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Vegetables

There is nothing quite like the taste of fresh vegetables straight from the garden. Add to this the satisfaction and sense of achievement, the savings, the knowledge that your vegetables are free of nasty pesticides and you have some very powerful reasons for growing your own vegetables.

Getting started

Veges are easy to grow. You don’t need a lot of space as they can be grown in containers on the deck, in a designated vege patch or amoungst the garden .Where ever they are there are a few vital points for success.
Key Points for Success
Warm, sunny site
Free draining soil with compost added.
Quality seeds or plants.
Water during dry periods
Planned succession of crops

The plants

Whether you grow your veges from seeds or seedlings ensure you purchase good quality product. At Décor we have only the best premium seedlings in punnets. In addition we have a range of exclusive Ican Vegetable seeds. These are New Zealands best seed varieties with better taste and disease resistance. You will not find these at any other garden place in the BOP.

Where to plant

Vegetables will grow best in a warm sunny position.
They will not grow and yield in shade or where they have to compete for light and moisture.
Shelter from strong winds is also a benefit.
The size of the vegetable garden depends on the size of your family and the vegetables required.
Ensure you have good quality top soil and Mix compost or garden mix into vege beds .

What to plant and when

Cool season veges are best planted from Feb till Sept for harvesting May to Dec.
This group includes broad beans, broccoli, brussels sprouts, cabbage, cauliflower, onions, peas, spinach and turnips.
Warm season veges grow best at temperatures above 20°C. They grow poorly in cold weather and are susceptible to frost. Plant from Oct till Feb for harvesting December till May.
This group includes beans, capsicum, eggplant, potato, sweet corn, kumara, tomato and all the curcubit vine crops.
There is a third group of vegetables which are intermediate and grow best at temperatures of 15 to 25°C. This group includes beetroot, cabbage, carrot, celery, leek, lettuce, parsnip, radish and silver beet. Many of these can be grown in cool or warm conditions, but the correct variety for the season must be chosen or they may bolt to seed.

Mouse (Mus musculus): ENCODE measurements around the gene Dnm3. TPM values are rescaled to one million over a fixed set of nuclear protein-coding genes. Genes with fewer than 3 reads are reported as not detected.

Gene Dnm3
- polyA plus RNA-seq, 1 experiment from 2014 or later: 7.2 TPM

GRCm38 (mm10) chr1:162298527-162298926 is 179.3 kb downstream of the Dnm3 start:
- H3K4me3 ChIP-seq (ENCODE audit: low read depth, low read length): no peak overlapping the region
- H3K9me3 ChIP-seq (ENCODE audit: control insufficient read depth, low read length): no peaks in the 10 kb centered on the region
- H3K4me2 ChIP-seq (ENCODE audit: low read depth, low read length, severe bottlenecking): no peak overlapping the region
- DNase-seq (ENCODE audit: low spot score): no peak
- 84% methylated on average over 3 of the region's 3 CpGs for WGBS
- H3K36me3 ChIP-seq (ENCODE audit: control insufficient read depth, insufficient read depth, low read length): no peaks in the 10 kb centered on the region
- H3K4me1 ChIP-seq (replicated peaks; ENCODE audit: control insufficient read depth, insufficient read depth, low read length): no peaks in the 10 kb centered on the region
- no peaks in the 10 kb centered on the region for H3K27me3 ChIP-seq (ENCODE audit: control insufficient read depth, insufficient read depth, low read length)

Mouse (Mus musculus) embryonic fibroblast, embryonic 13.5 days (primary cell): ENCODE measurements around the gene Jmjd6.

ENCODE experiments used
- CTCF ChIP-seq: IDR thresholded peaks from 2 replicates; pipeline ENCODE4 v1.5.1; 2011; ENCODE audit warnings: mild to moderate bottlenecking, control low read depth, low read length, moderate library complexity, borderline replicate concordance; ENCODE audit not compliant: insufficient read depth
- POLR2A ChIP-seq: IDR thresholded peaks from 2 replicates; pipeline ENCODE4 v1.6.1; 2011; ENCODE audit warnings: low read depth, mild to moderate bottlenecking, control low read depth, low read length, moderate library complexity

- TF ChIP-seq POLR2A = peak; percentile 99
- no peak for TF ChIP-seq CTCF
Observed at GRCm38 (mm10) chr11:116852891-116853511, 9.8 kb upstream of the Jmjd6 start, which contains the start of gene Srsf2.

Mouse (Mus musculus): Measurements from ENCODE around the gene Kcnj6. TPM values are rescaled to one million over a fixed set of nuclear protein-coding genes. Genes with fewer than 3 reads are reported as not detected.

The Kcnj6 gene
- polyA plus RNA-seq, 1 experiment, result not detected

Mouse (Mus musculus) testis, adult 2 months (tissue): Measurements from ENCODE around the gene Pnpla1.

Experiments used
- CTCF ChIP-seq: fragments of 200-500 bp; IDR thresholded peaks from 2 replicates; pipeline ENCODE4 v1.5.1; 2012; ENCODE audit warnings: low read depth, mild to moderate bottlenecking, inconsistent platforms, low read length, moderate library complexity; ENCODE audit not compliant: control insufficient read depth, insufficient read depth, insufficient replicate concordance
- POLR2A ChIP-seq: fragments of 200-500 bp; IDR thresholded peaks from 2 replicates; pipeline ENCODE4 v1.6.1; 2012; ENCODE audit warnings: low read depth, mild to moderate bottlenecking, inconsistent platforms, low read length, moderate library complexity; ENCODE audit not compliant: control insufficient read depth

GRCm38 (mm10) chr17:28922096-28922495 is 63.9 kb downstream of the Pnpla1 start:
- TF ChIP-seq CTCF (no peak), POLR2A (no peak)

Planning a succession

For a steady continuous supply of vegetables it is best to plan requirements and sow little and often.
At the same time make use of the season changes and rotate crops.
A plot system or a narrow garden with short rows often makes this easier to manage.

Tending

Watering: During dry weather it is important to keep vegetables actively growing by regular watering.
If they suffer moisture stress they will bolt to seed.
Feeding At the beginning of spring apply a dressing of lime. Work this into the soil and leave for a week, then add Tui General or Vegetable Food and /or Ican organic vegetable food and work this into the soil.
Regular feeding with Ican Fast Food or Tui tomato food is beneficial for fast growing crops such as lettuces and tomatoes.

Making best use of Space

Many sections / backyards today are small with limited scope for the vegetable garden. However, with careful planning it is still possible to grow a range of vegetables maturing at different times to provide near continuous supply.
Large pots offer another alternative for small spaces.
Another space saving technique is to introduce vegetables into the ornamental garden, potager style.
Hedges of sweet corn, or climbing beans on a fence, blocks of lettuce, carrots, onions, cabbages, and leeks for contrasting foliage. Try novelty vegetables such as multicoloured silver beet, yellow tomatoes, yellow and red peppers.

Dividing up the space

Some vegetables such as potatoes, courgettes, buttercup / pumpkins, sweet corn, and broad beans take a lot of space and are best grown in a separate area where they are allowed space to spread without shading or smothering smaller plants.
Growing in plots rather than rows often works best for the smaller plants such as lettuces, carrots, onions, leeks.

To see our How to Guide on Tomatoes, please click here

To see our How to Guide on Vege Seeds, please click here

To see our Monthly Calendar please click here